Description : A highly readable and informative guide for secondary school teachers who want to induce African literature in their classes.
Description : The Columbia Guide to East African Literature in English Since 1945 challenges the conventional belief that the English-language literary traditions of East Africa are restricted to the former British colonies of Kenya, Uganda, and Tanzania. Instead, these traditions stretch far into such neighboring countries as Somalia and Ethiopia. Simon Gikandi and Evan Mwangi assemble a truly inclusive list of major writers and trends. They begin with a chronology of key historical events and an overview of the emergence and transformation of literary culture in the region. Then they provide an alphabetical list of major writers and brief descriptions of their concerns and achievements. Some of the writers discussed include the Kenyan novelists Grace Ogot and Ngugi wa Thiong'o, Ugandan poet and essayist Taban Lo Liyong, Ethiopian playwright and poet Tsegaye Gabre-Medhin, Tanzanian novelist and diplomat Peter Palangyo, Ethiopian novelist Berhane Mariam Sahle-Sellassie, and the novelist M. G. Vassanji, who portrays the Indian diaspora in Africa, Europe, and North America. Separate entries within this list describe thematic concerns, such as colonialism, decolonization, the black aesthetic, and the language question; the growth of genres like autobiography and popular literature; important movements like cultural nationalism and feminism; and the impact of major forces such as AIDS/HIV, Christian missions, and urbanization. Comprehensive and richly detailed, this guide offers a fresh perspective on the role of East Africa in the development of African and world literature in English and a new understanding of the historical, cultural, and geopolitical boundaries of the region.
Description : Composed by a premier scholar of African literature, this volume is a comprehensive guide to the literary traditions of Gambia, Sierra Leone, Liberia, Ghana, and Nigeria, five distinct countries bound by their experience with colonialism. Oyekan Owomoyela begins with an overview of the authors, texts, and historical events that have shaped the development of postwar Anglophone literatures in this region, exploring shifts in theme and the role of foreign sponsorship and illuminating recent debates regarding the language, identity, gender, and social commitments of various authors and their works. His introduction concludes with a bibliography of key critical texts. The second half of the volume is an alphabetical tour of writers, publications, concepts, genres, movements, and institutions, with suggested readings for further research. Entries focus primarily on fiction but also touch on drama and poetry. Featured authors include Chris Abani, Chinua Achebe, Chimamanda Ngozi Adichie, Cyprian Ekwensi, Uzodinma Chukuka Iweala, Helen Oyeyemi, and Wole Soyinka. Topics range from the European origins of African literature and the West African diaspora to the development of an "African personality," the establishment of a regional publishing industry, and the global literary marketplace. Owomoyela also discusses such influences as the postwar emergence of Onitsha Market Literature, the Mbari Club, and the importance of the Noma Award. Owomoyela's portrait points to the major impact of West African literature on the evolution of both African and world literatures in English. Sure to become the definitive text for research in the field, The Columbia Guide to West African Literature in English Since 1945 is a vital resource for newcomers as well as for advanced scholars seeking a deeper understanding of the region's rich literary heritage.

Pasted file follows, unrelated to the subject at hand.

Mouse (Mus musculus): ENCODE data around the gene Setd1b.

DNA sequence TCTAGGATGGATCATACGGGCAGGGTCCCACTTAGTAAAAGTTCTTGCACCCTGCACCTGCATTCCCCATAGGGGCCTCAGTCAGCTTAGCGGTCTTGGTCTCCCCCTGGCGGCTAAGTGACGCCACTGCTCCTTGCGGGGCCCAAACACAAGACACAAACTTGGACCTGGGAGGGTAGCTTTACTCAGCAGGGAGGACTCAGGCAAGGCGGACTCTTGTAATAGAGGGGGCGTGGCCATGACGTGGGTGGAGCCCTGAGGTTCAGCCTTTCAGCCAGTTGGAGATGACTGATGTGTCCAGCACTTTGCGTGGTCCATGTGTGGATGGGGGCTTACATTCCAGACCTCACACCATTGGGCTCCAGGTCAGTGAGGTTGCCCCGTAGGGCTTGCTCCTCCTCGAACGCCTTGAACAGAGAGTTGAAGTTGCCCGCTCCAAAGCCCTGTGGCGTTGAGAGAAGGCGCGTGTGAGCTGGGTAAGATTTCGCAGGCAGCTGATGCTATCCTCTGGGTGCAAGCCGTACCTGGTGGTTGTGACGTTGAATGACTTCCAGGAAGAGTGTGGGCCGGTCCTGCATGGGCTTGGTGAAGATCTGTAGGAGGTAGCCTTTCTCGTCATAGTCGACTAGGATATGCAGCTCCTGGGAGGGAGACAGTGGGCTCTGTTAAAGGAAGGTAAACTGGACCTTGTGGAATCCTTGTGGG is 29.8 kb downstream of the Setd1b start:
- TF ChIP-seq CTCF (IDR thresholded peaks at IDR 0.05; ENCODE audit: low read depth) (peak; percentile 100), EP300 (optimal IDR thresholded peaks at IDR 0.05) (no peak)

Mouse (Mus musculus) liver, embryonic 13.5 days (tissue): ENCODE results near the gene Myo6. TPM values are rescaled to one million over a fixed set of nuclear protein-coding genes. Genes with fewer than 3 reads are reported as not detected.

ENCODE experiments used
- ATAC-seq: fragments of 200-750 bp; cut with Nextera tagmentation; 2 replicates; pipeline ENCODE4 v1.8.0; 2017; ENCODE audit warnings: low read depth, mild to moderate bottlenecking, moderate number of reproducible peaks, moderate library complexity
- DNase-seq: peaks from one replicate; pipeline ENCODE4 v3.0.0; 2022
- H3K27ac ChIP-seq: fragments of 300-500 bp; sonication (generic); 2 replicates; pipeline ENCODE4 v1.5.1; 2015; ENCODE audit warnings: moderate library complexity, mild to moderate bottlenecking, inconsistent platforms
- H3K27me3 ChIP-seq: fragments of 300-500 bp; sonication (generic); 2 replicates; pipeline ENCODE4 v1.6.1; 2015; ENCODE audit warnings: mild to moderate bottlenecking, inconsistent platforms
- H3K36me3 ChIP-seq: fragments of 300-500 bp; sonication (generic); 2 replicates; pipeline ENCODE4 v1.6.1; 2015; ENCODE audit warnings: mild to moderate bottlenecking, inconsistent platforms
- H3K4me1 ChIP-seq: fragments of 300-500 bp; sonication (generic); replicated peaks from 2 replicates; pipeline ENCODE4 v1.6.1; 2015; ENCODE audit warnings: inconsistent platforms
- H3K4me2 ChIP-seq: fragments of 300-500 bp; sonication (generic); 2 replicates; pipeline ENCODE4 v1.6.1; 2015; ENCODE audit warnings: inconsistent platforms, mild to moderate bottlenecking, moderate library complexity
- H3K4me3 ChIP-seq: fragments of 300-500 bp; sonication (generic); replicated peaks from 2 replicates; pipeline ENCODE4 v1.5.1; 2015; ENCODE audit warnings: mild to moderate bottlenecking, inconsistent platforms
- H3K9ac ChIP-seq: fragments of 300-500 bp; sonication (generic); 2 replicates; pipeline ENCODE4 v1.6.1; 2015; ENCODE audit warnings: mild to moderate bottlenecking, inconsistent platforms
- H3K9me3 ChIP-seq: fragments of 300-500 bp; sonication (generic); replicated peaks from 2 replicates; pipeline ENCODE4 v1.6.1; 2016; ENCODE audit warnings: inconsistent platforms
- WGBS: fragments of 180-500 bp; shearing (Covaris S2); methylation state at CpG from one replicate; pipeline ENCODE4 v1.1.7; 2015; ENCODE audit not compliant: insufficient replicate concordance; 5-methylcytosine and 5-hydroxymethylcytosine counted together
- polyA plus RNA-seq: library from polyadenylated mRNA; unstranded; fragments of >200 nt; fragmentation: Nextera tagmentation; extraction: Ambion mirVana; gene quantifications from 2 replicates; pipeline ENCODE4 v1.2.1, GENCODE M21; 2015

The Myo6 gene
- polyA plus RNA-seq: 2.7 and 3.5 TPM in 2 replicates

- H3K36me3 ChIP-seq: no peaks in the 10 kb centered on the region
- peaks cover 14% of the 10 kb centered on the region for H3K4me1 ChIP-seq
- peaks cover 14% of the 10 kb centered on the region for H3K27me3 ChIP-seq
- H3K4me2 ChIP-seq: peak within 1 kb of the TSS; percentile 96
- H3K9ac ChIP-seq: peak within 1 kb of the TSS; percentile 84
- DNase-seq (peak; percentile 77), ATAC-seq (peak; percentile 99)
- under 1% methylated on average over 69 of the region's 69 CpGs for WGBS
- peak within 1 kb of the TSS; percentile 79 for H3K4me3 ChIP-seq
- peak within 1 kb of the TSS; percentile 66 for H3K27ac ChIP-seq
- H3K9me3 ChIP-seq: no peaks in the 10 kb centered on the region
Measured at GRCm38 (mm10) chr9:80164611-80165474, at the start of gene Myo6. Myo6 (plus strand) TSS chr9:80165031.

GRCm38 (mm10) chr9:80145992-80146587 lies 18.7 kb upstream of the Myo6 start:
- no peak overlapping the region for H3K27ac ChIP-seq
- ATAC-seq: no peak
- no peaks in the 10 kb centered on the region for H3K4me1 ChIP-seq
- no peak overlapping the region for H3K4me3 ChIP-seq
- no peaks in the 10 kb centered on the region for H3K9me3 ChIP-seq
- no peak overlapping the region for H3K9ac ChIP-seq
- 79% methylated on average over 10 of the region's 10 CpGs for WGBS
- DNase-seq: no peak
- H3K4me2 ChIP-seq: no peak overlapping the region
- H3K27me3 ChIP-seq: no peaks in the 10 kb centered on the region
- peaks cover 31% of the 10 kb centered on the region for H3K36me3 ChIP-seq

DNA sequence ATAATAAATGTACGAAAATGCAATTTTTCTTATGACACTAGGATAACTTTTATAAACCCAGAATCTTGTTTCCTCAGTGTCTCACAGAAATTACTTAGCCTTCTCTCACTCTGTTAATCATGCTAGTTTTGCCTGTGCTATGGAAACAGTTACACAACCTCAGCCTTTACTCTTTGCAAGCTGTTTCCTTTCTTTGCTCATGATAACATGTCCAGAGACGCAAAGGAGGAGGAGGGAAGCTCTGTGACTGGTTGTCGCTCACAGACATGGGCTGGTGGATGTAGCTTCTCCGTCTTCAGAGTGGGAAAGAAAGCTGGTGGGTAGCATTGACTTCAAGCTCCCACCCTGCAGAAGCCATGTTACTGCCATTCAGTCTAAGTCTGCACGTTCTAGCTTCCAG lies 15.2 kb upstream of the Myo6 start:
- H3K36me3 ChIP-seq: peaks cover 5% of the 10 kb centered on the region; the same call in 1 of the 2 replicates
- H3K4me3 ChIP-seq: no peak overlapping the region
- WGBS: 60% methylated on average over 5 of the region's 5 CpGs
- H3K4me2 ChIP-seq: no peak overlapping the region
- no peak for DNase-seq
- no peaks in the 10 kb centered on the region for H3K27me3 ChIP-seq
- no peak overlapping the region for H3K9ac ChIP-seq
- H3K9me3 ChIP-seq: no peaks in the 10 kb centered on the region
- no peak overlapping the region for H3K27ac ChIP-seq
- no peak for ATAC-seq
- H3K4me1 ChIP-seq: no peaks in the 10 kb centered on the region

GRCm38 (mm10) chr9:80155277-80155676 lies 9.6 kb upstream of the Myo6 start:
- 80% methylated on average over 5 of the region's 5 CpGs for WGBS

Description : Many teachers of African studies have found novels to be effective assignments in courses. In this guide, teachers describe their favourite African novels - drawn from all over the continent - and share their experiences of using them in the classroom.